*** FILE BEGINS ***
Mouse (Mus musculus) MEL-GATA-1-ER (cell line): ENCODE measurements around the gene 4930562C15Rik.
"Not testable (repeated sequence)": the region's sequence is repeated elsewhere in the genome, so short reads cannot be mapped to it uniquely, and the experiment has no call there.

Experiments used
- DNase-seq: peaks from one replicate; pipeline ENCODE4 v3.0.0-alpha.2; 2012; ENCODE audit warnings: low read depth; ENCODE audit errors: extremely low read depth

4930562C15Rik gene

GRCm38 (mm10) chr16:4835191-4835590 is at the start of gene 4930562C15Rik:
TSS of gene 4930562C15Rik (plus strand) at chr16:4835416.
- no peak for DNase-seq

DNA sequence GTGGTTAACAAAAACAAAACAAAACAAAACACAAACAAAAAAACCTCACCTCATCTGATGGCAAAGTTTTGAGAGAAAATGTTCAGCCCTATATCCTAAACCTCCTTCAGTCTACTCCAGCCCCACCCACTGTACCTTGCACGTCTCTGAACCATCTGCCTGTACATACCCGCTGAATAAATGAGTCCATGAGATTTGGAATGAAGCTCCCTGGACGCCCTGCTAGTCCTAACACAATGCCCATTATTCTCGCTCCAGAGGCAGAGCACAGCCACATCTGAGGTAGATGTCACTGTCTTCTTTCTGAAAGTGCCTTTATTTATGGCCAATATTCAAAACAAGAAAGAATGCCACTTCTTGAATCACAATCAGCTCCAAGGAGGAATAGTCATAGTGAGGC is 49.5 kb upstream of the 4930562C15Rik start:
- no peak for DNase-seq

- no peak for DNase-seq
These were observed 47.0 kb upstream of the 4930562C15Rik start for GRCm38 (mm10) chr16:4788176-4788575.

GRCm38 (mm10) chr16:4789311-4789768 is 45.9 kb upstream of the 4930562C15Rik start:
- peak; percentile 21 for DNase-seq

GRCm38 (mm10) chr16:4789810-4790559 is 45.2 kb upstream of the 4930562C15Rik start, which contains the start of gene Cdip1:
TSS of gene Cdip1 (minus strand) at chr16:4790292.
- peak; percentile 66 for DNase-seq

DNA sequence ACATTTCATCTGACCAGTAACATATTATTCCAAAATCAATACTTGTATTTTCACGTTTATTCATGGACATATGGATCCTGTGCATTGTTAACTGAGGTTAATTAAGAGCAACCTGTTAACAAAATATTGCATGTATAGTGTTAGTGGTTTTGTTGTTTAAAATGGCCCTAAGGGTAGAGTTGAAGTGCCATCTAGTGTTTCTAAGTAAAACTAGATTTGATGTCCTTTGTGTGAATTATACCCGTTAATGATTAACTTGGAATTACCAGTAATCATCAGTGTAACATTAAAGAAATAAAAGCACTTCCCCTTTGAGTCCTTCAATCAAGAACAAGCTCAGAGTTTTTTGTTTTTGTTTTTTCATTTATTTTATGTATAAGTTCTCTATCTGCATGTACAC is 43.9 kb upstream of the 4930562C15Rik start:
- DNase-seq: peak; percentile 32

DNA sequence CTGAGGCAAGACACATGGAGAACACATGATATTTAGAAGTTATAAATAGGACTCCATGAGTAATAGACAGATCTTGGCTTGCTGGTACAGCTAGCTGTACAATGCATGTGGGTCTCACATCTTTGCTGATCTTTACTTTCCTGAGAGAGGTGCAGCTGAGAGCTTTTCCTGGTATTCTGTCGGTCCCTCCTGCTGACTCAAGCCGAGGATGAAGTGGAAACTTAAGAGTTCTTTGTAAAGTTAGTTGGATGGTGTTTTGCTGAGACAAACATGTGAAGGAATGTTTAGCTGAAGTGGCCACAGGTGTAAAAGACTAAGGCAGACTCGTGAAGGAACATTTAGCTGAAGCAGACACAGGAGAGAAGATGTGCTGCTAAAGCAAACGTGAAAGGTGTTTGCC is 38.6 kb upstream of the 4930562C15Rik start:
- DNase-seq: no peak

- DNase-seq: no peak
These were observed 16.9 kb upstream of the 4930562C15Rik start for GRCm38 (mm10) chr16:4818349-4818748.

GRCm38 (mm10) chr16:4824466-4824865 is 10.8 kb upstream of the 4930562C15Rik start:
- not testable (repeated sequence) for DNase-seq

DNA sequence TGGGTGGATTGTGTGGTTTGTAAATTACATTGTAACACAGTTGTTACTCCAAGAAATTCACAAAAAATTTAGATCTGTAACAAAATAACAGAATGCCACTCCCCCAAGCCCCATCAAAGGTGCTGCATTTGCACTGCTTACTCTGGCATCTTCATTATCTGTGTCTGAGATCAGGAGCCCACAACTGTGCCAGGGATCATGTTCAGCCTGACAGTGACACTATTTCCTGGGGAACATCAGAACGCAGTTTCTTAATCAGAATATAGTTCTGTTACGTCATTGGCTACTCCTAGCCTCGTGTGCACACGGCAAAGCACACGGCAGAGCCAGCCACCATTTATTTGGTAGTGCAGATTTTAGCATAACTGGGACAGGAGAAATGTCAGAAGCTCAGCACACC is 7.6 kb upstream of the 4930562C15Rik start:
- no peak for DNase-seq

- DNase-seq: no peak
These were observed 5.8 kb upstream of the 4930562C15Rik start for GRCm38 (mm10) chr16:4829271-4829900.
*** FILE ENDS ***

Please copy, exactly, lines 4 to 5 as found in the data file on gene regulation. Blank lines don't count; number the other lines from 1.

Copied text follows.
- DNase-seq: peaks from one replicate; pipeline ENCODE4 v3.0.0-alpha.2; 2012; ENCODE audit warnings: low read depth; ENCODE audit errors: extremely low read depth

4930562C15Rik gene